DUBAI, United Arab Emirates - One of two airlines flying the world's biggest plane to the U.S. is pulling the aircraft off the route because of the economic downturn.
Dubai-based Emirates said Wednesday it will replace two double-decker Airbus A380s it uses on a daily Dubai-New York flight with smaller Boeing 777s starting June 1. A second daily roundtrip already using the same type of Boeing plane remains unchanged.
The turnaround comes less than eight months after Emirates debuted the wide-body "superjumbo" in the U.S. amid much fanfare. Since then, American household and company travel budgets have grown increasingly strained as the country slipped deeper into recession.
Swapping out the planes for a smaller model will give Emirates 132 fewer seats it needs to fill on the route each day, according to a company official who declined to be named in line with company policy.
"As the global economy has affected international air travel, this aircraft redeployment was based solely on a change in capacity demands," Emirates said in an e-mailed statement. "When economic conditions improve, we anticipate demand will be restored on the Dubai-New York JFK service, at which time Emirates will certainly evaluate redeploying the A380 on this route."
Emirates plans to redeploy the A380s onto one of two daily flights to Bangkok, Thailand, and on service three times a week to Toronto.
Australia's Qantas is the only other carrier that currently flies the A380 to the U.S. It operates the plane on certain days between Los Angeles and Melbourne and Sydney.
Emirates became the first airline to begin flying the A380 to the U.S. last August. Its versions of the planes are outfitted with plush amenities such as a cocktail bar and onboard showers for first-class passengers.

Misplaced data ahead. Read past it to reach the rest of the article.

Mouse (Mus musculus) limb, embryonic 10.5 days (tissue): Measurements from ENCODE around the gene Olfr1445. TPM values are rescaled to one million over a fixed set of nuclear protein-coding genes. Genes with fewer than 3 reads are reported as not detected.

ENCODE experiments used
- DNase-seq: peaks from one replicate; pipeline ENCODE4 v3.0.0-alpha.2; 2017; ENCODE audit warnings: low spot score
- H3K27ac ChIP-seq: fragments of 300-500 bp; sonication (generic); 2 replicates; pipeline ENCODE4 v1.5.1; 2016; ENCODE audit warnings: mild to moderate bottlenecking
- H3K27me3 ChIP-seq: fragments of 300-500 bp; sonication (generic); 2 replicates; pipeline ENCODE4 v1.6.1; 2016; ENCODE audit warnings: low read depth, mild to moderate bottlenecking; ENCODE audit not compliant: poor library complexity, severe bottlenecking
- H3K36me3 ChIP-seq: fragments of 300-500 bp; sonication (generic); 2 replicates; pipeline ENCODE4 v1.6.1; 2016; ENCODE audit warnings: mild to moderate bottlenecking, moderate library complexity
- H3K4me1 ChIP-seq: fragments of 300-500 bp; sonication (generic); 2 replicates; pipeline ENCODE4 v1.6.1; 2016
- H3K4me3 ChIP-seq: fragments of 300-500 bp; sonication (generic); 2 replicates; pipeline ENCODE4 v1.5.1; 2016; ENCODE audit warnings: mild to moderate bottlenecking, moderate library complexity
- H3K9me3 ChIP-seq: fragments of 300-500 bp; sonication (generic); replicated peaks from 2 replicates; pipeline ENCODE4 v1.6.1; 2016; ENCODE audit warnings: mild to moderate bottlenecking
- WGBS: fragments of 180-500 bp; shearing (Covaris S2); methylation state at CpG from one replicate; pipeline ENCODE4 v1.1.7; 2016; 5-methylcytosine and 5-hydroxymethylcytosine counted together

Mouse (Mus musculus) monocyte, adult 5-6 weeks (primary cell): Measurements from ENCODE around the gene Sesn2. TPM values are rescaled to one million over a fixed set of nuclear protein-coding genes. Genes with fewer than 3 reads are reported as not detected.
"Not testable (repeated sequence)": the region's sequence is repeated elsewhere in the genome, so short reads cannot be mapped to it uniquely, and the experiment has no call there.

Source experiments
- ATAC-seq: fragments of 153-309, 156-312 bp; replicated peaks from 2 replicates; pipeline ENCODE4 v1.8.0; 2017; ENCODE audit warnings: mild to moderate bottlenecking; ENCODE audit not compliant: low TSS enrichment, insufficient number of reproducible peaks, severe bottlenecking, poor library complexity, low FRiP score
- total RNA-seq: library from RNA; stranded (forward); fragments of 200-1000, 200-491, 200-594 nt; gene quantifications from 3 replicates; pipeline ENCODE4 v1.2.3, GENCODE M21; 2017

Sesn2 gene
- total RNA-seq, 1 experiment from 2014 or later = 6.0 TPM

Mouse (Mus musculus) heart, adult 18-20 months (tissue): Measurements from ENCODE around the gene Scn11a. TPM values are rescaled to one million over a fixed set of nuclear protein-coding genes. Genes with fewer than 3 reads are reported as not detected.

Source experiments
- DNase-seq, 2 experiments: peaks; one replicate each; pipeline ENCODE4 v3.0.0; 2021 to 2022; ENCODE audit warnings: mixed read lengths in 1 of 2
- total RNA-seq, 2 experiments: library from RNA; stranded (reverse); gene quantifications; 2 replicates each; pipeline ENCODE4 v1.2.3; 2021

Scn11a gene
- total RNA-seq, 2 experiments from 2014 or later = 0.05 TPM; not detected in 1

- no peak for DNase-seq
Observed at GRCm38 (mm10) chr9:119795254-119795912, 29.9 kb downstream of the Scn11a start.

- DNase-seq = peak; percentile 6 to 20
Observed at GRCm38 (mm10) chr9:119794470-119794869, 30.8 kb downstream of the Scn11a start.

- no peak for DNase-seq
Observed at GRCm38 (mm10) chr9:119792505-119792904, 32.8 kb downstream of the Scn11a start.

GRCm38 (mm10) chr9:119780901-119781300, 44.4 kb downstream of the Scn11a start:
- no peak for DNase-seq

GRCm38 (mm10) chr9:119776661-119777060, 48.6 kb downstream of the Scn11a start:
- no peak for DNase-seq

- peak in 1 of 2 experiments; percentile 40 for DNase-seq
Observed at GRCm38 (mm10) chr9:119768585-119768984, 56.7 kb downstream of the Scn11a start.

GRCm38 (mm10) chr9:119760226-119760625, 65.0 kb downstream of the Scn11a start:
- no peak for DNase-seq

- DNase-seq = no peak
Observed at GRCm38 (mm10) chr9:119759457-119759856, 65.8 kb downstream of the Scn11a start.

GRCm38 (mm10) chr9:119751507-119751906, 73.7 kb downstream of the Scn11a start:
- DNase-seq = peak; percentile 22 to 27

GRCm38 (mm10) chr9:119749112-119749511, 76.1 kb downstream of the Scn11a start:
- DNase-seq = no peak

The Port Authority of New York and New Jersey, anticipating that a number of other carriers will launch additional A380 service in the coming years, spent $179 million to prepare JFK airport to accommodate the wider, heavier aircraft.
Unlike publicly traded airlines in the U.S., Dubai government-owned Emirates does not release monthly traffic and capacity figures.
Carriers across the globe are struggling to fill their planes at a profit. Figures released this week by the International Air Transport Association, an industry trade group, showed that the number of passengers traveling on first or business class tickets worldwide tumbled by 16.7 percent in January. Long-haul airlines typically rely on those so-called premium travelers to cover much of their operating costs.
Emirates earlier this month launched a 50 million dirham ($13.6 million) campaign with Dubai hotel and travel officials to promote the Persian Gulf city-state, which has seen its substantial tourism industry hit hard by the economic downturn.
The carrier is banking much of its future on the A380. It has ordered 58 of the massive aircraft, making it Toulouse, France-based Airbus' biggest customer for the plane. Emirates has received four of the planes so far.